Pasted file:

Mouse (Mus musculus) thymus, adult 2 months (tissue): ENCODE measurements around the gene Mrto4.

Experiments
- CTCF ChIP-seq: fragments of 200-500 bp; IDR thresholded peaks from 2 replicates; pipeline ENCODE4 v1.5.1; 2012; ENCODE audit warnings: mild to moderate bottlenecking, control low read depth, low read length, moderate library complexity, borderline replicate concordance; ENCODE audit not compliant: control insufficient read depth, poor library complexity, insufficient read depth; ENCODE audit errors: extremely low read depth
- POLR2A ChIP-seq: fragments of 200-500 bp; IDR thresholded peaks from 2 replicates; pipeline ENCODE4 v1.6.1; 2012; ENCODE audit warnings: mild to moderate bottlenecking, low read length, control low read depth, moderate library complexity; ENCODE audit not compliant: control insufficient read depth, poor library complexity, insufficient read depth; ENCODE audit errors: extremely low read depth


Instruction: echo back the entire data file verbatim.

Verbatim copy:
Mouse (Mus musculus) thymus, adult 2 months (tissue): ENCODE measurements around the gene Mrto4.

Experiments
- CTCF ChIP-seq: fragments of 200-500 bp; IDR thresholded peaks from 2 replicates; pipeline ENCODE4 v1.5.1; 2012; ENCODE audit warnings: mild to moderate bottlenecking, control low read depth, low read length, moderate library complexity, borderline replicate concordance; ENCODE audit not compliant: control insufficient read depth, poor library complexity, insufficient read depth; ENCODE audit errors: extremely low read depth
- POLR2A ChIP-seq: fragments of 200-500 bp; IDR thresholded peaks from 2 replicates; pipeline ENCODE4 v1.6.1; 2012; ENCODE audit warnings: mild to moderate bottlenecking, low read length, control low read depth, moderate library complexity; ENCODE audit not compliant: control insufficient read depth, poor library complexity, insufficient read depth; ENCODE audit errors: extremely low read depth